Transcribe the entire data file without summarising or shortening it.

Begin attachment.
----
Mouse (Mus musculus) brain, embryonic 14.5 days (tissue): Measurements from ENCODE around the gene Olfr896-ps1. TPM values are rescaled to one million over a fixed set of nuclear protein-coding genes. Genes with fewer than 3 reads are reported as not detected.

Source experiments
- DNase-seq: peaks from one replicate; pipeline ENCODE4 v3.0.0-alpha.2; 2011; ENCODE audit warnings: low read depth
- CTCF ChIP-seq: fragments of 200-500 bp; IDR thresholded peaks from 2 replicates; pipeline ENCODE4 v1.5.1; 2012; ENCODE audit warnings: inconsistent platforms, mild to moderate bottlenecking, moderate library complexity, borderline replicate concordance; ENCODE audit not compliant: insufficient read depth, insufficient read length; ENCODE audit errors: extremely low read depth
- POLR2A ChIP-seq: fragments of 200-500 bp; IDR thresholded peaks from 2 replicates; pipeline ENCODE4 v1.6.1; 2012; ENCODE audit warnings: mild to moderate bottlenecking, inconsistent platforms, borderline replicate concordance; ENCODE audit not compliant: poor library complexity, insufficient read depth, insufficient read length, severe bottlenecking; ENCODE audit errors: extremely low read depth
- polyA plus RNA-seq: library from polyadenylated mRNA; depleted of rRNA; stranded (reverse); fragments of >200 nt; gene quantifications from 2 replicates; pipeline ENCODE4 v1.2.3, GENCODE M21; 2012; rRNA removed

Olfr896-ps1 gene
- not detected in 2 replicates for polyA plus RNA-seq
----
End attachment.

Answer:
Mouse (Mus musculus) brain, embryonic 14.5 days (tissue): Measurements from ENCODE around the gene Olfr896-ps1. TPM values are rescaled to one million over a fixed set of nuclear protein-coding genes. Genes with fewer than 3 reads are reported as not detected.

Source experiments
- DNase-seq: peaks from one replicate; pipeline ENCODE4 v3.0.0-alpha.2; 2011; ENCODE audit warnings: low read depth
- CTCF ChIP-seq: fragments of 200-500 bp; IDR thresholded peaks from 2 replicates; pipeline ENCODE4 v1.5.1; 2012; ENCODE audit warnings: inconsistent platforms, mild to moderate bottlenecking, moderate library complexity, borderline replicate concordance; ENCODE audit not compliant: insufficient read depth, insufficient read length; ENCODE audit errors: extremely low read depth
- POLR2A ChIP-seq: fragments of 200-500 bp; IDR thresholded peaks from 2 replicates; pipeline ENCODE4 v1.6.1; 2012; ENCODE audit warnings: mild to moderate bottlenecking, inconsistent platforms, borderline replicate concordance; ENCODE audit not compliant: poor library complexity, insufficient read depth, insufficient read length, severe bottlenecking; ENCODE audit errors: extremely low read depth
- polyA plus RNA-seq: library from polyadenylated mRNA; depleted of rRNA; stranded (reverse); fragments of >200 nt; gene quantifications from 2 replicates; pipeline ENCODE4 v1.2.3, GENCODE M21; 2012; rRNA removed

Olfr896-ps1 gene
- not detected in 2 replicates for polyA plus RNA-seq